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Turning ‘Ashes and Sand’ Into Art


The fairy tale castle that Alice Stori Liechtenstein and her family inhabit in the hilly countryside of southern Austria is far from the hotbeds of contemporary design — distant both geographically (it’s a six-hour drive from Milan, for example) and stylistically (built in medieval times, with later Baroque and Rococo additions).

But every May, Schloss Hollenegg, as the castle is called, draws design aficionados when the doors are thrown open for a group show of new work revolving around a theme of Liechtenstein’s choosing. This year’s exhibition, called “Ashes and Sand,” is devoted to glass and named for the two materials needed to make it.

The exploration of glass began last summer, with a three-week residency for a handful of current and recent design students. The lucky young creators, who lived on the premises for the duration, were encouraged to wander the castle’s halls, poke through its 52 rooms and take inspiration wherever they found it.

“It’s a bit like summer camp,” said Liechtenstein, 44, a curator who has run the design residency program for seven years.

But the participants worked hard, too. By the time the residency concluded, they had in hand precise sketches for designs, and — thanks to Liechtenstein’s connections — contacts for production partners to help them realise their plans. While the wares were being made, Liechtenstein commissioned pieces from other designers to round out the show, which she co-curated with Rainald Franz, glass and ceramic expert at Vienna’s Museum of Applied Arts.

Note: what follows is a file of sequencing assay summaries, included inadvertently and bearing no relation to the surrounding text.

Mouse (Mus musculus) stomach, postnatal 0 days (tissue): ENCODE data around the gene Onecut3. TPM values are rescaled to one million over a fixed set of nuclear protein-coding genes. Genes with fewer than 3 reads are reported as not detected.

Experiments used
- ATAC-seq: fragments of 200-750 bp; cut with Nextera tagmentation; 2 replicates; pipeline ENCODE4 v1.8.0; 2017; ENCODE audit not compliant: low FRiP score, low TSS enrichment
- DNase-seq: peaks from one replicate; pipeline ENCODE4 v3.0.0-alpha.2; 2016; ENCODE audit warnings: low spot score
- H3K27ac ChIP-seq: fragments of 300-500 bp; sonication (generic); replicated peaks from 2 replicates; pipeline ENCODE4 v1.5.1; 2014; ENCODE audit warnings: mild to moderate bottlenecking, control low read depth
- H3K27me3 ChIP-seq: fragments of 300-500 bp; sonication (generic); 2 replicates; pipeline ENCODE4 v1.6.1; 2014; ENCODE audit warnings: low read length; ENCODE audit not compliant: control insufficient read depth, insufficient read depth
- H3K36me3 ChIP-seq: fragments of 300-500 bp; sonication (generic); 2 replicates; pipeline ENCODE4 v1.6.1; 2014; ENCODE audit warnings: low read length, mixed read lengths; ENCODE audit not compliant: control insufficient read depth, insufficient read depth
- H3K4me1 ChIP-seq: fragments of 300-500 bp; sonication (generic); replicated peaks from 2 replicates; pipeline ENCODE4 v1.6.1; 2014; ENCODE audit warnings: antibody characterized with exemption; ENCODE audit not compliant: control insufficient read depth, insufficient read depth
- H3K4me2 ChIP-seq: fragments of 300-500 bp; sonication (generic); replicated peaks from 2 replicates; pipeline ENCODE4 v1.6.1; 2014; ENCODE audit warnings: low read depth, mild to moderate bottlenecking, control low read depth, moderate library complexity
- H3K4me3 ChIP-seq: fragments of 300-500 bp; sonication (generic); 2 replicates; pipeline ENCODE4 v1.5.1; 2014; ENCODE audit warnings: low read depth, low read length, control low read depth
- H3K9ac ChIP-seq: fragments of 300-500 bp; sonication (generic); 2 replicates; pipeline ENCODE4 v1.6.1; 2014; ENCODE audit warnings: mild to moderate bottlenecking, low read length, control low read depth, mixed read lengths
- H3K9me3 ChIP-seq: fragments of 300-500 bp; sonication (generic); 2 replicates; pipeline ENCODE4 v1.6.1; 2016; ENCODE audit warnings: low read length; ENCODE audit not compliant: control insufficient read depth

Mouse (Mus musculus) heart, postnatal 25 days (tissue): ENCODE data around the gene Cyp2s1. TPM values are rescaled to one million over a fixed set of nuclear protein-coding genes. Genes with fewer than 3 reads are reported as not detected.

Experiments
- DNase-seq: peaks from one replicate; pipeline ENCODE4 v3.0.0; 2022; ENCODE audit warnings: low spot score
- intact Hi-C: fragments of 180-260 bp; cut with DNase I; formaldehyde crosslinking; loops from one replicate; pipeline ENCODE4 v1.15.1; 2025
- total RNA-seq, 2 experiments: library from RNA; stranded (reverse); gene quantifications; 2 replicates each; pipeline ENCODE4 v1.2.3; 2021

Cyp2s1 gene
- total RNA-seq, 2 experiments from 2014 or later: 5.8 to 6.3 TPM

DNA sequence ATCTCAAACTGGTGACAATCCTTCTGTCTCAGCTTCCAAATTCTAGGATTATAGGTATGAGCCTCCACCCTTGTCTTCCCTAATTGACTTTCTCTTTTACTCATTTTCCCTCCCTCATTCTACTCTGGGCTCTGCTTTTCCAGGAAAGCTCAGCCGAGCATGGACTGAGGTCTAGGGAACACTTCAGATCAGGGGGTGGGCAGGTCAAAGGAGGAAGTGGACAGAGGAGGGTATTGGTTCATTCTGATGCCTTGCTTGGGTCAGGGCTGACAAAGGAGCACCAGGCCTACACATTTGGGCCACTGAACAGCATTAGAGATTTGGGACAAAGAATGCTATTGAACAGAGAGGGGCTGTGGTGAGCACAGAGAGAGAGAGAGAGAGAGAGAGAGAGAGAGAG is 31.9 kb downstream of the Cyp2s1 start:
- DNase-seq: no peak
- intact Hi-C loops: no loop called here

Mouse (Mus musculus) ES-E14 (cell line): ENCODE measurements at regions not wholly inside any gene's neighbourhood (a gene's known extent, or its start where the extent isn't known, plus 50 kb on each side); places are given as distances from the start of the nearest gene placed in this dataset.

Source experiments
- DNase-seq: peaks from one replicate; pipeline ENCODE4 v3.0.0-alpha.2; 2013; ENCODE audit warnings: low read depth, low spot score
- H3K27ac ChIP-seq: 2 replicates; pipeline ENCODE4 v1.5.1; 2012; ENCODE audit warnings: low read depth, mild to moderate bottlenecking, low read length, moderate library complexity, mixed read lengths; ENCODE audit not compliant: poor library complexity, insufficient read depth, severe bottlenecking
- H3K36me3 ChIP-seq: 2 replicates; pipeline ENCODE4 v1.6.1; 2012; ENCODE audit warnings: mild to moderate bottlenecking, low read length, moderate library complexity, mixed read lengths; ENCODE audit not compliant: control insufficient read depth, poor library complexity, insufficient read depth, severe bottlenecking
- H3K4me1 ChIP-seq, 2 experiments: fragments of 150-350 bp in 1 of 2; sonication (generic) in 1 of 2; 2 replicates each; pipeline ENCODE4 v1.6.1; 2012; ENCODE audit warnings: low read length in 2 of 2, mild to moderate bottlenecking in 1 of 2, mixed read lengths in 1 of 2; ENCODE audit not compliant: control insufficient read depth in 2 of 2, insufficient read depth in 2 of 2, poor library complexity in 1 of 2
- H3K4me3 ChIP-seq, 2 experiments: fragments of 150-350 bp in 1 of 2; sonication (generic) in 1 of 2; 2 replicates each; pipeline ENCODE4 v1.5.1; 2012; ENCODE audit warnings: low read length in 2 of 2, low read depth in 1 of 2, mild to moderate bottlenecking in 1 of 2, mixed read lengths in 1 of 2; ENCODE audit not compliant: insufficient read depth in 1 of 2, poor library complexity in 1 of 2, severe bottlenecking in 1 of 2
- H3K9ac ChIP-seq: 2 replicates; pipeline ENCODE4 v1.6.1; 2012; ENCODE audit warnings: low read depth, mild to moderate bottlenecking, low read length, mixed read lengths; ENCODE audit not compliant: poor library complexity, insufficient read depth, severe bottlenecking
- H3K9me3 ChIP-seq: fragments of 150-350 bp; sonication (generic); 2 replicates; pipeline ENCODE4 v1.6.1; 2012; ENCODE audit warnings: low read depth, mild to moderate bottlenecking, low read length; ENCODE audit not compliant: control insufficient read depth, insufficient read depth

Some works in the show incorporate recycled glass, reflecting current concerns about sustainability.

Some grew out of research into historical glass techniques: Lenn Gerlach, a German designer, delved into green glass made for centuries by artisans in the Black Forest before conceiving of his variously shaped green vessels, whose speckles result from the area’s soft red sandstone.

Designers pushed traditional glassblowing techniques in new directions, such as to make furnishings commonly constructed of sturdier materials: Philipp Weber, a German designer, created a curvy silver side table, while Tamara Barrage, a Lebanese designer based in Dubai, United Arab Emirates, who was in residence last summer, conjured up a statuesque candelabra.

Of-the-moment technology also came into play. Julia Körner, an Austrian architect, conceived fluted vessels that were 3D-printed by Swarovski, the crystal maker. Barry Llewellyn, an Irish designer based in the Netherlands, created mirrors rigged with solar panels and LEDs so that they charge during the day and light up at night.

Works by the designers in residence will remain at Schloss Hollenegg, alongside centuries-old castle furnishings including Flemish tapestries, stoves made of ceramic tiles and gilt-framed ancestral portraits. The castle has been in the family of Liechtenstein’s husband for two centuries.

“Every generation has added something,” she said. Her own efforts to incorporate 21st-century designs help “keep the place alive,” she added.

Preparations for the 2023-24 session — to be devoted to wood — are in progress. “Ashes and Sand” is on view through May 28. — NYT

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